2. The Warrior: Action, Discipline, and Devotion

Whereas the King is the leader of a man’s psyche, the Warrior is the part that gets things done. Phrased differently, the King gives commands and the Warrior carries them out.

However, the Warrior aspect is about much more than just turning decisions into actions. The Warrior—like the idealized knights in King Arthur’s legends—is a symbol of discipline, strength, skill, and loyalty. 

When a man has a well developed Warrior aspect, his first concerns are always self-discipline and self-control. This is because the greatest Warriors are those who master their own minds; by doing so, they develop the will, focus, and courage to accomplish incredible things. Therefore, someone with a strong Warrior aspect can act quickly and decisively, without getting distracted by stray thoughts or feelings.

Although he’s not a warrior in the usual sense, the legend of the Buddha gives an excellent example of this aspect: The Buddha achieved such perfect mastery over himself that he was able to defeat an evil god named Mara. This god had great powers of illusion and temptation, but the Buddha maintained control of his mind, and so he wasn’t affected. Mara eventually realized that he couldn’t trick the Buddha, and he was forced to give up.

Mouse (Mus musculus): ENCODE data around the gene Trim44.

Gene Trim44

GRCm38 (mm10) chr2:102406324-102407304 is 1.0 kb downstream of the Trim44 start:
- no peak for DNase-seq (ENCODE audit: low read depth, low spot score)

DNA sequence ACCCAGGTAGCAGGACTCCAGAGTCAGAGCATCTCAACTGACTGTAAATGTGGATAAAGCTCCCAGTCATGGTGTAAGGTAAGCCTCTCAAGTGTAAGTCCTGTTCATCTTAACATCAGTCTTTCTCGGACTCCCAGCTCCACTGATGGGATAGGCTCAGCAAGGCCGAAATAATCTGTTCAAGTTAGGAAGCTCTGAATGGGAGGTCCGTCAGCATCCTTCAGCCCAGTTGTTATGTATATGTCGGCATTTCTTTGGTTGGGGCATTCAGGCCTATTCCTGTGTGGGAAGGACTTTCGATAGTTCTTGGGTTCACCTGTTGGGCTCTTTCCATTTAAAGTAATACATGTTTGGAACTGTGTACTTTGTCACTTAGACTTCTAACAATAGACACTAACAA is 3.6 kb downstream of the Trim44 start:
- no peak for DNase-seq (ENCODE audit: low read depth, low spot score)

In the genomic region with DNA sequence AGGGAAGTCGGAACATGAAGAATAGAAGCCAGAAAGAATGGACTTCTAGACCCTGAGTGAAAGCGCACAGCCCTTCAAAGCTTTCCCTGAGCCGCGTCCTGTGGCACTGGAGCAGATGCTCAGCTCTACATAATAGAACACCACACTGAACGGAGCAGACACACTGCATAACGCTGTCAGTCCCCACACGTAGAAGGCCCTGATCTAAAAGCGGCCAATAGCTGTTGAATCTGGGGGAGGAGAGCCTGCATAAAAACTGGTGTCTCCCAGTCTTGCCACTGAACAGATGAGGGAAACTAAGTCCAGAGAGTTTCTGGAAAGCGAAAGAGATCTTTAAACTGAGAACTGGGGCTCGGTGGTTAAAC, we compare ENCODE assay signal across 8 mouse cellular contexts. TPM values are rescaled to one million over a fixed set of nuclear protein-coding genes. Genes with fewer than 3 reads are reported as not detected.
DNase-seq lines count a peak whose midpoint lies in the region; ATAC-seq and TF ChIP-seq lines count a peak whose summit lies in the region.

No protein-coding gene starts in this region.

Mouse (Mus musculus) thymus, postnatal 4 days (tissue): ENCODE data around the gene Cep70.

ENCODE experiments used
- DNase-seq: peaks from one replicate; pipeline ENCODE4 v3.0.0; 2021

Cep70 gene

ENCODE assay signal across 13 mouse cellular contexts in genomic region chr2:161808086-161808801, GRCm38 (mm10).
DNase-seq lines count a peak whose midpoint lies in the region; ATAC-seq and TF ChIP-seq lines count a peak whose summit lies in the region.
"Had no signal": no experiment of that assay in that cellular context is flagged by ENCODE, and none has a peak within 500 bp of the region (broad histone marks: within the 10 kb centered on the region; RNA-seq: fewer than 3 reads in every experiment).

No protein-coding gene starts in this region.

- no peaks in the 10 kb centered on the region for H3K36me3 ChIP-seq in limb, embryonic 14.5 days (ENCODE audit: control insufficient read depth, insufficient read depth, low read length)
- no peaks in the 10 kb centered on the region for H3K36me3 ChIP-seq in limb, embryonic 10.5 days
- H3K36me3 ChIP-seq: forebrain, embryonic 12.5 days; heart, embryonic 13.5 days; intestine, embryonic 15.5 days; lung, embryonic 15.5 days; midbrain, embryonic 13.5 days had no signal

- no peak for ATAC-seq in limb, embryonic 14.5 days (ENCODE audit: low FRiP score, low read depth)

(Shortform note: This example is especially apt for a discussion of healthy masculinity because the Buddha defeated Mara without ever attacking him. As we’ll discuss shortly, someone who’s too quick to use force—or, worse, who enjoys doing so—is being influenced by an imbalanced Warrior aspect.) 

The Warrior’s discipline also drives a man to keep honing his skills so that he’s better able to accomplish his tasks and achieve his goals, whatever those might be. For instance, a musician who practices every single day is exercising a Warrior’s discipline; so is an office worker who constantly looks for ways to boost his productivity and the quality of his work.

Recall that the Warrior is also responsible for loyalty. This means loyalty to something larger and more important than any individual, such as a country, a deity, or a mission. For instance, an environmental activist and a religious leader are both people who have pledged their loyalty to a greater cause. 

Crucially, a man with the Warrior’s loyalty values his cause more highly than he values any person, including himself. As a result, he’s willing to endure great hardships and countless defeats in pursuit of his goals. With that said, a mature Warrior aspect also helps him to think rationally—to accurately assess his own abilities and decide how he could do the most good, rather than uselessly throwing himself against impossible odds.